I absolutely love this laminator. It’s very reasonably priced. We love to laminate play-dough mats and homemade games. Its a great access to our homeschool. ~ Jill Craft, Blessed Beyond a Doubt

My first choice of favorite homeschool product is Handbook of Nature Study by Anna Comstock. It is really all I need for early elementary level science, and I continue to use it all the way through high school. It is a timeless nature study guide, science text, collection of unit studies, and field guide all in one. By far my best homeschooling investment.                  ~ Anne Campbell, Learning Table

I DO SO love a good globe and this one is very affordable! I’ve used everything from wall maps, to blow up globes in our family homeschool. This year we will be enjoying the real deal as we regularly study exciting people, places, and things from around the world!        ~ Kelli Becton, Adventures in Child Rearing

Educating the WholeHearted Child

Any time I need encouragement, as a homeschool mom, this is the book I pull out.  There are so many practical tips and tricks throughout the book that give me the perfect pep talk that I need.  It has everything from home organization ideas to curriculum ideas.  Really, everything a homeschooling mom would need!    — Sarah Robinson, Sidetracked Sarah & Owner of Homeschool Survival.  

Words are Categorical Series
We love learning grammar with the books in the Words Are Categorical series. These charming books teach students grades 2-4 with fun titles such as A Mink, a Fink, a Skating Rink (nouns) and Hairy, Scary, Ordinary (adjectives). There are also books for verbs, adverbs, pronouns, compound words, conjunctions, prepositions, synonyms, and more!              ~ Marcy Crabtree, Ben and Me
Smead Envelope with String-Tie Closure

Smead Envelope with String-Tie Closure, Side Loading, Letter Size, Green Poly, 5 per Pack (89523)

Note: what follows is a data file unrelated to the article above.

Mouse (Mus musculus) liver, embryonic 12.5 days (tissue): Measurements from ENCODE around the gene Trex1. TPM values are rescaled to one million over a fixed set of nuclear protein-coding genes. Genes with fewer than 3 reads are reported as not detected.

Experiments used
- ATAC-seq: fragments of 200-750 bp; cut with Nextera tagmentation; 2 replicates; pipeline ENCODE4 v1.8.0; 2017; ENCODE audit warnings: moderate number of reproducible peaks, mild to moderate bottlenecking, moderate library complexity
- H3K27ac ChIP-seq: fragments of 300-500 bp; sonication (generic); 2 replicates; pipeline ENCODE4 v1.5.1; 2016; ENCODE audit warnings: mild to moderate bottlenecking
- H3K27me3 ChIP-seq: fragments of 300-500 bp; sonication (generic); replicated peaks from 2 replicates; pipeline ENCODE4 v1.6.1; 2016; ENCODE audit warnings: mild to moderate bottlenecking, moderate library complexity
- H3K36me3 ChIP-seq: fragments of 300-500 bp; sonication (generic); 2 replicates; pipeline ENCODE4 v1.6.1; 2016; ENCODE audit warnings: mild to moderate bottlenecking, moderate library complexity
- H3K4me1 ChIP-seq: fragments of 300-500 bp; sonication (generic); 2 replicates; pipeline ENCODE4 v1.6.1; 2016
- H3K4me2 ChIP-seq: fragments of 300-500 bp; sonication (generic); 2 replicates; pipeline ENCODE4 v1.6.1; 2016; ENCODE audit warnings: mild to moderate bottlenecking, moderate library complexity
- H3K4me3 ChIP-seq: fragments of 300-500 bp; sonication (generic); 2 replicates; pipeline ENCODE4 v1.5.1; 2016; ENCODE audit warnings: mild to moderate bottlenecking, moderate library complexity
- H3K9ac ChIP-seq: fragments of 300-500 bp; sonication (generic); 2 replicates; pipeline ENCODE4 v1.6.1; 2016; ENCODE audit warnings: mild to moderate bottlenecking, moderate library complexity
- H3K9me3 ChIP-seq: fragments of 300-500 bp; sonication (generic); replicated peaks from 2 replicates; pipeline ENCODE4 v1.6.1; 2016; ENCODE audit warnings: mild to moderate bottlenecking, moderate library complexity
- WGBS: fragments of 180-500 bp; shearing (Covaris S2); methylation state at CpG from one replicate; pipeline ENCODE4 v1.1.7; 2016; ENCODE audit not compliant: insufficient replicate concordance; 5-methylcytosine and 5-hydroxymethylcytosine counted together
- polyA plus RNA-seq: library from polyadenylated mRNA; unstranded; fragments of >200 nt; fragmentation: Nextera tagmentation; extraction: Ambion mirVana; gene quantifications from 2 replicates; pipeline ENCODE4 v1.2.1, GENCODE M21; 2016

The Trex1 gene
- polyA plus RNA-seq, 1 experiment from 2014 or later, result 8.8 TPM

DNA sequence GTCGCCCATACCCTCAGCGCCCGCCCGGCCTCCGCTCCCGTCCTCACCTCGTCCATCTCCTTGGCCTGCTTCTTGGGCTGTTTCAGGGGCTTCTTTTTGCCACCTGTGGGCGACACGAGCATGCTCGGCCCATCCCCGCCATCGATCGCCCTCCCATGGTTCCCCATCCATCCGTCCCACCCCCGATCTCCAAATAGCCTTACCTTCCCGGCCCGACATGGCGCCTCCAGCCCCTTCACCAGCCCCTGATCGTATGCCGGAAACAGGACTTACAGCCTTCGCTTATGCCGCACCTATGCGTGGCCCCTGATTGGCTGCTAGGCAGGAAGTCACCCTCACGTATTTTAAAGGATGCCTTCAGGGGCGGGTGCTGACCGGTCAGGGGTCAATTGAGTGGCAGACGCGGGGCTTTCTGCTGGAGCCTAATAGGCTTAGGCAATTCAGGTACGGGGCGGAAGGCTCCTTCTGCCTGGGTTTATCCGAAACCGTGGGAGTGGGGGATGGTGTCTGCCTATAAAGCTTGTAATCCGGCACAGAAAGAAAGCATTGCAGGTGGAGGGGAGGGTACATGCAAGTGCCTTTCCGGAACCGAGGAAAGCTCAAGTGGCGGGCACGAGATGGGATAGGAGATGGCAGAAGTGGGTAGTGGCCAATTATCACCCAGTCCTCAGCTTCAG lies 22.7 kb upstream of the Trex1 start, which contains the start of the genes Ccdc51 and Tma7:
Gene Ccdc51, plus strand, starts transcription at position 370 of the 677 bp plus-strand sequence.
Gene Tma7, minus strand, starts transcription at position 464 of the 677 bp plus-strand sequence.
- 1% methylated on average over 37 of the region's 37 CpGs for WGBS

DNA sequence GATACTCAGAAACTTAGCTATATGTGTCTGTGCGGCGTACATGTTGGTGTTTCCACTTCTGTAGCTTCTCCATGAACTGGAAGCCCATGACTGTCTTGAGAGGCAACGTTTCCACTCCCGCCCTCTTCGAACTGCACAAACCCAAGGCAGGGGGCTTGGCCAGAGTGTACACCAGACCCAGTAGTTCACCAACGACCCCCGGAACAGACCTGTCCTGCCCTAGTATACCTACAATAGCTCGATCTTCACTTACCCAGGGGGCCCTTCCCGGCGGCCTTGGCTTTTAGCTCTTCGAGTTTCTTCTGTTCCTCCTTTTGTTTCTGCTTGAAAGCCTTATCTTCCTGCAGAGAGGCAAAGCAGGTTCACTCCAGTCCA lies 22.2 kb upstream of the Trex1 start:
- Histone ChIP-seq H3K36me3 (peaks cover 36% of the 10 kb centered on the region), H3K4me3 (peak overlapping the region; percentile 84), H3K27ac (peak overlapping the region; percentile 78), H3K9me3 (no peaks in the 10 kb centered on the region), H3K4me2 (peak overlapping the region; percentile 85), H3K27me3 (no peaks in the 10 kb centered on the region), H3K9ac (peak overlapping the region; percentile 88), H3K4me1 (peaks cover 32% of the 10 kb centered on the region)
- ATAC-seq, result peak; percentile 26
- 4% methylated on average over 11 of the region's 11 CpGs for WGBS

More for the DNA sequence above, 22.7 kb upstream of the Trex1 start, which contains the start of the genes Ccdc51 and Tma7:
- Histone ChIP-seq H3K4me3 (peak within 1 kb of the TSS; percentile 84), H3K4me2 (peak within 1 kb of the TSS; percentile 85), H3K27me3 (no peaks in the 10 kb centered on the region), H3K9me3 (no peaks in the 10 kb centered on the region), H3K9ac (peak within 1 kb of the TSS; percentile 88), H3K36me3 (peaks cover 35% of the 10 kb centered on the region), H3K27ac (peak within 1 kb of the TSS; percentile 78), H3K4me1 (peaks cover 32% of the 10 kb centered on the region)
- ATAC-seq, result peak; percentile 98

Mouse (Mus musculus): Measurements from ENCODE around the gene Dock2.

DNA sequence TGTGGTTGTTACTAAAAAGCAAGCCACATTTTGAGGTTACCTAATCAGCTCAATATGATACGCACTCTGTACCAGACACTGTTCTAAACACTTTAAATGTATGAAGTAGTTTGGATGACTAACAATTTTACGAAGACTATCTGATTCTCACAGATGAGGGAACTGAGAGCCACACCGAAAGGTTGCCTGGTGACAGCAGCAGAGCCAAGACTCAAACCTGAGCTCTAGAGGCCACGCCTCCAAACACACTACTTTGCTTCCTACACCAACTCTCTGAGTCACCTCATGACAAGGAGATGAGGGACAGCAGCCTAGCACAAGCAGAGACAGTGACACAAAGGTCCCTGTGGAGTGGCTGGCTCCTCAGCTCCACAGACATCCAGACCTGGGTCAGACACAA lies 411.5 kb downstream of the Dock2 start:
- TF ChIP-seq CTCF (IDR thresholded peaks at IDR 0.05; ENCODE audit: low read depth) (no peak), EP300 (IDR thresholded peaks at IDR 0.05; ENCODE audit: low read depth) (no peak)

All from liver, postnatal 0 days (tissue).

These are my favorite right now because I use them for several things in our homeschool organization. I use them to hold unit studies, all the printable packs I print out and I also use them for workboxes. I have tried multiple things as workboxes and these are my best find. They are durable and the boys can see the contents inside. They are strong enough to hold large high school size books, a folder and spiral notebook. I Velcro the workbox tags to the outside and tape their lesson to the outside. They close up tight and nothing falls out or gets lost!  Works great! ~ Janeen Herlugson, Sprouting Tadpoles

 

Giveaway – Enter with 1 link or Enter with ALL!

One family will receive a $50 Amazon card to shop for their homeschool (or other family needs) 

a Rafflecopter giveaway
Be sure to head over to HomeschoolSurvival.com to see what other Homeschooling Giveaways you can enter to win or Freebies you can get!  The giveaways & freebies link up is every Monday! Are you a homeschooling company who would like to sponsor the weekly Giveaways for Homeschoolers?  Email Sarah of Homeschool Survival at sidetrackedsarah (at) gmail.com    

Are you all finished with your homeschool shopping? What is on your supply list?

 

Other Giveaways & Freebies: Let’s Link Up!

It’s time to link up!  If you’re a blogger linking up, I only ask that you link back to me, if possible.  I can’t wait to see your giveaways and freebies! (If you’re reading this in an email, be sure to click to the site to see more giveaways. More could be added all week!)

Aiming for Mastery

Aiming for Mastery @homeschoolsurvival

This time of year, many homeschool moms start discussing mastery.

How do you know when students have mastered a subject and are ready to move on to the next level? Some experts recommend that you complete at least 75% of a textbook to consider it credit-worthy.

But, what if you don’t use a textbook? Or, what if you switch curriculum mid-year?

According to HSLDA, “For courses that do not use a standard high school-level textbook (perhaps you are putting together your own unit study, or you are using an integrated curriculum), log the hours that your child spends completing the course work. One credit is approximately 120-180 hours of work.” (http://www.hslda.org/highschool/docs/EvaluatingCredits.asp)

With those guidelines in mind, I go one step further when evaluating my students’ readiness to move to the next level. I move ahead when they’re ready, and I don’t move ahead if they’re not.

It isn’t easy to let go of the feeling that you have to complete this or that, or that you have to check this or that box in the plan book. It is also a struggle when you have the feeling that you’re behind if you haven’t reached a certain chapter in the book by now. Believe me, I get it. I’ve been homeschooling for eleven years, and every year is still a new experience as we move into upper level high school classes. But, I decided it is more important that my kids know enough to move forward than it is to finish the book by a certain time.

Aiming for mastery is the goal:

  • When my youngest masters printing, we will move into cursive.
  • When my oldest masters Algebra I, we’ll move on to Algebra II.
  • We might set anatomy aside for a while and study ecology and astronomy during the summer months, and then pick up where we left off.